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S.I.N. Theory (2012)


by JG Hanks
Staff

At just over an hour long, S.I.N. Theory accomplished what many similar films struggle in doing: holding the viewers interest with a compelling story and characters without boring them with scientific information. The story involves Dr. Michael Leimann (Jeremy Larter), a disgraced mathematics professor, who successfully uses mathematical theory, coupled with sensitive personal information, to predict the future. Of course, information like this always leads to trouble.

The film throws us right into Dr. Leimann’s world, offers up glimpses on how his past relationship affects his psyche, as well as his current involvement with one of his students, Evelyn (Allison Dawn Doiron), as well as a hacker named X_CUT. Because of his newly developed “abilities” and the powerful information it provides, they are soon being watched by two mysterious men, presumably to steal the formula for their own nefarious means.

Without revealing too much of the plot and ruining the anticipation of viewing, I will say that the chemistry between Larter and Doiron is apparent from the first scene. Both of their performances are excellent and provide the depth needed to care about what happens to them, as well as to keep you watching to find out what happens next.

The cut scenes and flashbacks writer/director Richie Mitchell uses throughout the film add another level of mystery to an already compelling story. While watching, you can’t help but wonder what exactly is going on. What more can you ask for from a film like this? Kudos to everyone involved for making such an excellent end product with such a small budget.

Fans of Shane Carruth’s PRIMER, Darren Aronofsky’s PI, and Christopher Nolan’s FOLLOWING will undoubtedly love this film.

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Dead Weight (2012)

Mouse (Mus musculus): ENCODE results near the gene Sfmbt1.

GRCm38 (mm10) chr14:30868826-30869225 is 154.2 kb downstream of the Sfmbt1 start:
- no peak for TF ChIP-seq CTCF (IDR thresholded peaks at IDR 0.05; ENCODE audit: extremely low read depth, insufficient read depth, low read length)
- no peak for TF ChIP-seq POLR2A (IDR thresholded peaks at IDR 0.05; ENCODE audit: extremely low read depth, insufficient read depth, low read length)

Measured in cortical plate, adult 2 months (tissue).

by JG Hanks Staff Before I begin my review, I want to get it out of the way and say John Pata (one of the film’s writers, directors and producers) […]

by JG Hanks
Staff

Before I begin my review, I want to get it out of the way and say John Pata (one of the film’s writers, directors and producers) is a friend. Although I’ve never met him in person, he has been a tremendous help with my film society: giving advice, offering his thoughts, and even sending me some stuff from one of his zombie walks to give away to the attendees of my Halloween film festival. We share a love of horror, and of film in general, that is a kinship those who don’t share wouldn’t understand. I knew he was working on a film and I knew it would be good, I just didn’t realize how good. As with most things John does, Dead Weight was obviously a labor of love…and it shows. The film is spot on in every way: locations, acting, sound design, DVD packaging…everything…but especially in tone. Dead Weight is probably the most accurate and honest portrayal of a post apocalyptic/end of the world/infection/zombie movie you will ever have the pleasure of witnessing. Congratulations to everyone involved; you were all amazing.

In the wake of an apocalyptic viral outbreak, Charlie Russell treks through the wilderness to reunite with his girlfriend, Samantha. As Charlie’s journey brings him closer to his destination of Wausau, WI, he must face physical exhaustion, malicious survivors, and perhaps most menacing, his own emotional burdens. With his newfound traveling companions, Charlie must attempt to break his obsessions with the past.

He must learn to let it go.

To simply call Dead Weight a post apocalyptic horror film would be a discredit. Although one would be quick to lump it into this category, or maybe that of a zombie film, it’s more a drama filled character study at its finest. Watching the decent into madness, or depraved survival – depending on your point of view, that Charlie Russell (Joe Belknap) spirals into is heartbreaking, and at the same time somewhat understandable. If you were put into the same situation, what would you do? Films are sometimes too often quick to show humanity’s willingness and ability to overcome hardships and or, as the film so eloquently states, overcome adversity when things have “gone shithouse.”

I could go on and on about the acting, spill more of the plot in an effort to convince you how great this film is, but to give away any more would be a mistake. You need to witness it first hand to feel its full impact. Do yourself a favor and stop reading this and either find out where the film will be playing next, go rent it from your local library, or go buy it. You won’t be disappointed…but you may be heartbroken once it’s over.

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